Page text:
Enough with the “familiar” references to U.S. Senate wannabe Elizabeth Warren’s life story!
In an hourlong interview, [Warren] spoke often of the now-familiar story of her humble roots in Oklahoma.
Yesterday it was Globe columnist Adrian Walker’s turn, chronicling a Warren campaign rally at the Reggie Lewis Track and Athletic Center in Roxbury:
Once she reached the podium, Warren recited her increasingly familiar rise from poverty to the faculty of Harvard.
The hardworking staff will say it again:
Ask ten people in the 351 cities and towns of Massachusetts about Elizabeth Warren and 1) 98% won’t know who she is; 2) 99.99% won’t know the first thing about her.
That’s how familiar Warren’s story is. To all appearances, this is news coverage by the chin-strokerati for the politerati. Which, to all appearances, is all too prevalent.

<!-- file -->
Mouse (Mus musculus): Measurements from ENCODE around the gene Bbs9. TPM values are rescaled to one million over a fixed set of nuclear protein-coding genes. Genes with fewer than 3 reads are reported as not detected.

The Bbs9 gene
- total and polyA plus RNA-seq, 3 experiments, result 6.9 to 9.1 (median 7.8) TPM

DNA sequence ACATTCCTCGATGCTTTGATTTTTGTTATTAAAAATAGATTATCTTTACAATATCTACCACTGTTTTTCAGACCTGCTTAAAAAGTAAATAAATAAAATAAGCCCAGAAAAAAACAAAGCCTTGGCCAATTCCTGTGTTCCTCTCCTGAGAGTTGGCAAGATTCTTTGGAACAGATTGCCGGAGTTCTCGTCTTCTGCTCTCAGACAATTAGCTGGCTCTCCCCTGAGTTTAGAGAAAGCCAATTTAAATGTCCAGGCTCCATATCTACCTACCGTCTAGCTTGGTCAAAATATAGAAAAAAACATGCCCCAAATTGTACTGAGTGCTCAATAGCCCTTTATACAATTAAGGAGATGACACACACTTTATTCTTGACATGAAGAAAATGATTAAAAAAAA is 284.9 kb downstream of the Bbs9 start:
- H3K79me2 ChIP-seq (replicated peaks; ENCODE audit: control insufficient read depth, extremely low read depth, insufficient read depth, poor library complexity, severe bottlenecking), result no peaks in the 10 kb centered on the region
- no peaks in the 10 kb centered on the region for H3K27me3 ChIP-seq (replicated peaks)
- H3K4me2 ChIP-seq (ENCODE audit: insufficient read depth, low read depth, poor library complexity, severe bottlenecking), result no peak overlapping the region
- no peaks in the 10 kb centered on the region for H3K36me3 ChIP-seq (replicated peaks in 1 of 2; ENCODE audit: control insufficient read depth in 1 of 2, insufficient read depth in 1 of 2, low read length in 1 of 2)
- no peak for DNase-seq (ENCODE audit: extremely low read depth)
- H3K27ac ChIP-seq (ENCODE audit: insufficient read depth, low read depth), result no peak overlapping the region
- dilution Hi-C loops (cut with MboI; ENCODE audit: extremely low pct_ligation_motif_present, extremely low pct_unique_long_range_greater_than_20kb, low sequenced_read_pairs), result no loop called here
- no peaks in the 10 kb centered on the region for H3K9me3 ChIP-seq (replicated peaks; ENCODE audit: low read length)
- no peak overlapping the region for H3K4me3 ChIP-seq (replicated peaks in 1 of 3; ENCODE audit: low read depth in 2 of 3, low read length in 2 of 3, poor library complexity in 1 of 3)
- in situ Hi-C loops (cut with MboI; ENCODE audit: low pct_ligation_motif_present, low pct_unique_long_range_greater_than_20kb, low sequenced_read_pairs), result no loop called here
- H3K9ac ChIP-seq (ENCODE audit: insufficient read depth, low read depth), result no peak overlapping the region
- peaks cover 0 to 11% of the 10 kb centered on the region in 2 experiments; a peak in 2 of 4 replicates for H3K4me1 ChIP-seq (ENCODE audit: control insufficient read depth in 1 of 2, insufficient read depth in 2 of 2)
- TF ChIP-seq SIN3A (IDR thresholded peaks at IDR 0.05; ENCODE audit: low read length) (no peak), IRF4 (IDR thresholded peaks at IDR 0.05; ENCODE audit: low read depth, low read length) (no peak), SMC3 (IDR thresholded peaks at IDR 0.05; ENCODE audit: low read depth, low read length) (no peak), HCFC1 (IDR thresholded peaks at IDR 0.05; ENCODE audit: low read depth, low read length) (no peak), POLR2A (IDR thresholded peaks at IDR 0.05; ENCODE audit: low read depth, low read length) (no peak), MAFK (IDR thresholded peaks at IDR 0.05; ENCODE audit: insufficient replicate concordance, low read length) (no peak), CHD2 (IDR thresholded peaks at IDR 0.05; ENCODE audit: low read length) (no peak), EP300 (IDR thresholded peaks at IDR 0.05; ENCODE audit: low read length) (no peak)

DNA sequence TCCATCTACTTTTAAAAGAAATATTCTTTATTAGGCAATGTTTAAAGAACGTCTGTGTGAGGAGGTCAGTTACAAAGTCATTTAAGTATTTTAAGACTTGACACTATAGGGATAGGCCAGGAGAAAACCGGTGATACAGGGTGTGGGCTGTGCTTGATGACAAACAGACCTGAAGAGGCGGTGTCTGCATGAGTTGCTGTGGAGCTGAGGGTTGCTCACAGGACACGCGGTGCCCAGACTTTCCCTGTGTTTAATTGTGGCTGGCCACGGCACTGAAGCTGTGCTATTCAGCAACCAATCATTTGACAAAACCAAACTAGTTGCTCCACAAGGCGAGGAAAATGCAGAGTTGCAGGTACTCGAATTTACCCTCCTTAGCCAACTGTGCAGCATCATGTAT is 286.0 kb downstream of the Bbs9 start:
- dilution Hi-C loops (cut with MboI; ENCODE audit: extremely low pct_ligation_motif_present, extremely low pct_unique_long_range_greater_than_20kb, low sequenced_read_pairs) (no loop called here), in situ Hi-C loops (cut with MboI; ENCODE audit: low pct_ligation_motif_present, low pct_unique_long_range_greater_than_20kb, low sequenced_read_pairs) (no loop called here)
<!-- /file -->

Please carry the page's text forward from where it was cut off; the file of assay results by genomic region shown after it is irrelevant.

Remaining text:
Cut to: Yesterday’s Wall Street Journal, which featured a piece on the high-profile nature of the Scott Brown/Elizabeth Warren Senate bakeoff.
The race pits two nationally known candidates who have been elevated to prominence by separate populist waves. Mr. Brown, propelled by tea-party activists, scored an upset win in a special election in early 2010, capturing the seat long held by Democrat Edward Kennedy. Ms. Warren, a Harvard Law School professor and prominent consumer-finance watchdog, has tapped into the anti-Wall Street sentiment that is illustrated by the world-wide “Occupy” protests.
Of course, by “nationally known” the Journal means known to the – wait for it – chin-strokerati.
And the mainstream media wonder why people don’t take them seriously.